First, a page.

In the United States, Coca-Cola brands use an average of about 5 percent recycled content in plastic bottles and PepsiCo soft drink brands average about 10 percent, the companies said.

As for promoting electrolytes, David G. Schardt, a senior nutritionist at the Center for Science in the Public Interest, noted that Resource stopped short of explicitly claiming they benefit health.

“They’re trying to stay away from F.D.A. interference but it also allows them to leave it up to the consumer to imagine the benefits that might come from electrolytes,” Mr. Schardt said.

With the exception of distilled water, all water contains some naturally occurring electrolytes like sodium and potassium, he said, adding that the added electrolytes in sports drinks are necessary only for extreme exertion.

“Replacing your electrolytes is only an issue for endurance athletes sweating for hours, not a jogger going out for a half-hour,” Mr. Schardt said.

Electrolytes and recycled content aside, Mr. Cooper said the real goal for Resource is to transcend mere beverage status.

“We want to raise it to the level of a lifestyle brand,” he said, “where she’s proud to carry around Resource as her bottled water accessory, so to speak.”

In a deal with “Project Runway,” the reality show on Lifetime, Resource will be featured throughout the 12th season, which will begin on July 18. In one episode the water will be integral to the theme of a design challenge, when fashion designers will be taken to a pastoral setting and challenged with reflecting elements of the natural environment in their designs.

Resource also has signed endorsement deals with Bobbie Thomas, the style editor on the “Today” show on NBC, Aida Mollenkamp, the host of “FoodCrafters” on the Cooking Channel, and Brett Hoebel, a fitness trainer who starred on “The Biggest Loser” on NBC.

It also will participate in fund-raising events for Dress for Success, the organization that provides professional clothing and confidence training to woman struggling to join the work force.

“As we’re trying to reach this new target, the brand is saying we’ve got to come at what their interests are and support their endeavors and causes,” said Leslie Sims, an executive creative director at McCann. “You have to be more interesting than just touting product benefits.”


Klamath tribes, feds call in water rights

The Oregonian

Doug Bectel

June 10, 2013


he Klamath Tribes and the federal government called their water rights in southern Oregon’s Klamath Basin for the first time Monday, likely cutting off irrigation water to hundreds of cattle ranchers and farmers in the upper basin this summer.

The historic calls come after Oregon set water rights priorities earlier this year in the basin, home to one of the nation’s most persistent water wars. Drought has cut water flows in upper basin rivers to 40 percent of normal.

“This is a devastating day,” said Becky Hyde, a longtime cattle rancher in the upper basin’s Sprague River Valley. “This is such a core piece of our economy. It’s not like we can lean back on tourism and things can be OK.”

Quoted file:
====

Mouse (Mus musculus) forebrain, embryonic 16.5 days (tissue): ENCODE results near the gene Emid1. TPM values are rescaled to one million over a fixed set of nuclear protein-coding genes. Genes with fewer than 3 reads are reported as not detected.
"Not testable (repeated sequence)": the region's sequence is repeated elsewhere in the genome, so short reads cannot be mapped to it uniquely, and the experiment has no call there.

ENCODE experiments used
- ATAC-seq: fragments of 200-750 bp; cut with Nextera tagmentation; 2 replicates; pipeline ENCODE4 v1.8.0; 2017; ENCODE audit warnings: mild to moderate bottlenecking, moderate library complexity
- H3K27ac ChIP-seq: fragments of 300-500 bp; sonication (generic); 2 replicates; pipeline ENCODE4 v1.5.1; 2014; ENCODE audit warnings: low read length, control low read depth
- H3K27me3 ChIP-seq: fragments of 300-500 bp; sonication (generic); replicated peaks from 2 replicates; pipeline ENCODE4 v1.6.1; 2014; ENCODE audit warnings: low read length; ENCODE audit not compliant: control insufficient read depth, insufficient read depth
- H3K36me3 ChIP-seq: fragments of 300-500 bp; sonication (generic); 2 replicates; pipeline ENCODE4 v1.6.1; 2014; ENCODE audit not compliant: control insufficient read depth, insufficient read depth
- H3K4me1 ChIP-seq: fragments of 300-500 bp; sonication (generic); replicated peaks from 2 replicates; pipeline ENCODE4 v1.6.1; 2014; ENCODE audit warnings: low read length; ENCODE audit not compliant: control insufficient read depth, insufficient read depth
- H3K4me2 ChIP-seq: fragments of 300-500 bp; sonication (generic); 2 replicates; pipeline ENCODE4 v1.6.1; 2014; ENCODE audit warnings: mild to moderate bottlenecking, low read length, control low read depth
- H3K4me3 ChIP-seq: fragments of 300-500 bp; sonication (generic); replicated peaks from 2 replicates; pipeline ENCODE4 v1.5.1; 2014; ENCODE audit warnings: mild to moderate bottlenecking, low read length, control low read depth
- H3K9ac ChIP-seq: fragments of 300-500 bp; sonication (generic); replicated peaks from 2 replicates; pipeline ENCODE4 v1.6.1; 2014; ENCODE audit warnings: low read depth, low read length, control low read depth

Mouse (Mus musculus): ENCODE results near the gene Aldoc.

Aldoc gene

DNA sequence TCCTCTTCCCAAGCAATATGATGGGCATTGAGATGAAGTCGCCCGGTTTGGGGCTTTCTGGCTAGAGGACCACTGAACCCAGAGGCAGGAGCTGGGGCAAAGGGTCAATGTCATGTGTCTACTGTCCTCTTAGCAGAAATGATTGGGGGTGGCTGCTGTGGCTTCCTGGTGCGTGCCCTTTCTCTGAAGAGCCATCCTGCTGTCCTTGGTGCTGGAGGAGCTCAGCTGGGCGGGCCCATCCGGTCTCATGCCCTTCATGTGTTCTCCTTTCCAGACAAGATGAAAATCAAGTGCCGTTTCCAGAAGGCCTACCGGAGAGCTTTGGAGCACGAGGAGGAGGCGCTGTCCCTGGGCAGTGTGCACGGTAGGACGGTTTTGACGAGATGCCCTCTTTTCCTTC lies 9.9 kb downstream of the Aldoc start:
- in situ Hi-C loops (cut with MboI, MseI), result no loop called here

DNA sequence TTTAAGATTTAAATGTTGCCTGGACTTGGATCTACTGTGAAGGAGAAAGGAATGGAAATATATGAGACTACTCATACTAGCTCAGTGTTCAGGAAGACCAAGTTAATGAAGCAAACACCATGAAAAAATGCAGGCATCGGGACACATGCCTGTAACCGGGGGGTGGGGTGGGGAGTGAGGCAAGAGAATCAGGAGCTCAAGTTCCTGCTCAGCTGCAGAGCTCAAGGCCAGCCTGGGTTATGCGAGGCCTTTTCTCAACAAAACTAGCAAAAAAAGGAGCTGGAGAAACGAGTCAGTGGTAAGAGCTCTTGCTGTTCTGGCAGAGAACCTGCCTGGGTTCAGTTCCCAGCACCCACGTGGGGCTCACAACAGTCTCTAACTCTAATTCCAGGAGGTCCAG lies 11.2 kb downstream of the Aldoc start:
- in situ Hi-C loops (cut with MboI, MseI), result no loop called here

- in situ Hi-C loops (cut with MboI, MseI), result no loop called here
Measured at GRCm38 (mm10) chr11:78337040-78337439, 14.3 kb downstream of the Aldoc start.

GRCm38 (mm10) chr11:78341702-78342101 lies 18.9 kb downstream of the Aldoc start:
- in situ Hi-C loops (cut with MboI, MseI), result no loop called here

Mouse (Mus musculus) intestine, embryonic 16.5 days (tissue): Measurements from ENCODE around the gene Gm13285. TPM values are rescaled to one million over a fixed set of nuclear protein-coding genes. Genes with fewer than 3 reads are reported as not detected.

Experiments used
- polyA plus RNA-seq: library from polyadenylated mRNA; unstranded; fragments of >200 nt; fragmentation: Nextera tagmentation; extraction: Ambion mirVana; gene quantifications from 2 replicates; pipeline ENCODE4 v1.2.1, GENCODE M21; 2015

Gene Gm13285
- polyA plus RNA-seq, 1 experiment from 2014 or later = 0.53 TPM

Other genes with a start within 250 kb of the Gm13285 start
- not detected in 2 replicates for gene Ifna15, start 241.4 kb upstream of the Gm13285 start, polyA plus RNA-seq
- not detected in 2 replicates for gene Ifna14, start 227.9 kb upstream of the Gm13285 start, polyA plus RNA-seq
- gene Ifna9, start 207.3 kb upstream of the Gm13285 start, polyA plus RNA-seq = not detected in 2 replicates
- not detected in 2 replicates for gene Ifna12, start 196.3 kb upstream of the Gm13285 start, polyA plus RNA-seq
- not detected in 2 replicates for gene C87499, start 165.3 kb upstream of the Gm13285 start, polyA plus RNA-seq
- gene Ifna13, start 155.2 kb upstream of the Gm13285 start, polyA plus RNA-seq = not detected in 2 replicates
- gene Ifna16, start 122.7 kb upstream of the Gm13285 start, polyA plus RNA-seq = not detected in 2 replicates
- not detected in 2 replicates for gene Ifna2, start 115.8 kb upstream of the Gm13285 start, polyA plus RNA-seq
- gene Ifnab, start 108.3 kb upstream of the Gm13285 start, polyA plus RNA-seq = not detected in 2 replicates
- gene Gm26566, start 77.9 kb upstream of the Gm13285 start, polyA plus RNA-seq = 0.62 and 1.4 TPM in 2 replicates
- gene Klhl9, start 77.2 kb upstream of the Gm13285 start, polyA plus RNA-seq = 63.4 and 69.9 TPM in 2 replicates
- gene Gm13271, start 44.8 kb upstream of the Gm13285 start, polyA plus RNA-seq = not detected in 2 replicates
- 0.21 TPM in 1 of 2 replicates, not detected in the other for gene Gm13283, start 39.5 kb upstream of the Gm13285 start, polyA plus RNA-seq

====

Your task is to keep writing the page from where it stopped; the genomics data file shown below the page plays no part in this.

Petition to stop Warren Buffet from putting algaecide in Klamath River

Petition by Regina Chichizola, United States

Recently PacifiCorp quietly submitted a plan to apply toxins for the second year to Klamath River reservoirs as an algae killing experiment. River users, including fisherman and Native American Tribes unanimously oppose this action citing last year’s studies that show killing the algae actually releases the algae toxin, microcystin, at a time of year when people are in the Klamath River.

Levels of microcystin behind PacifiCorp have consistently been up to 3000 times over the World Health Organization limits for recreation contact. This has lead to the entire river below the reservoirs has been declared a health hazard every late summer for the past five years. Studies, commissioned through the Klamath dam relicensing process have proven the reservoirs create the algae.

The fact is it is time for PacifiCorp to move forward with needed Clean Water Act certification to remove their dams, which create the algae problem. PacifiCorp has stated publicly they want to remove the dams, but have not taken any needed legal actions to support dam removal in years.

PacifiCorp’s has state this proposal is part of an experiment proposed under interim measures of the Klamath Hydroelectric Settlement Agreement (KHSA). The KHSA is tied to Klamath water sharing legislation that died in the last Congress. Last year PacifiCorp did a simalr experiment without giving any notification of the chemical use to river users, or initiating public comment. This has lead parties to the KHSA that oppose chemical use in the Klamath River to initiate a conflict resolution process available for those who signed the agreement. However PacifiCorp has indicated they have no plans to initiate a public comment period or to notify the public of when the chemicals will be used.

This has lead to claims that PacifiCorp is using stalled out agreements to essentially make the Klamath a corporately controlled river. Needed Clean Water Act processes and other environmental regulations have been stalled by the promise of Klamath legislation for nearly a decade. It is time to move forward with dam removal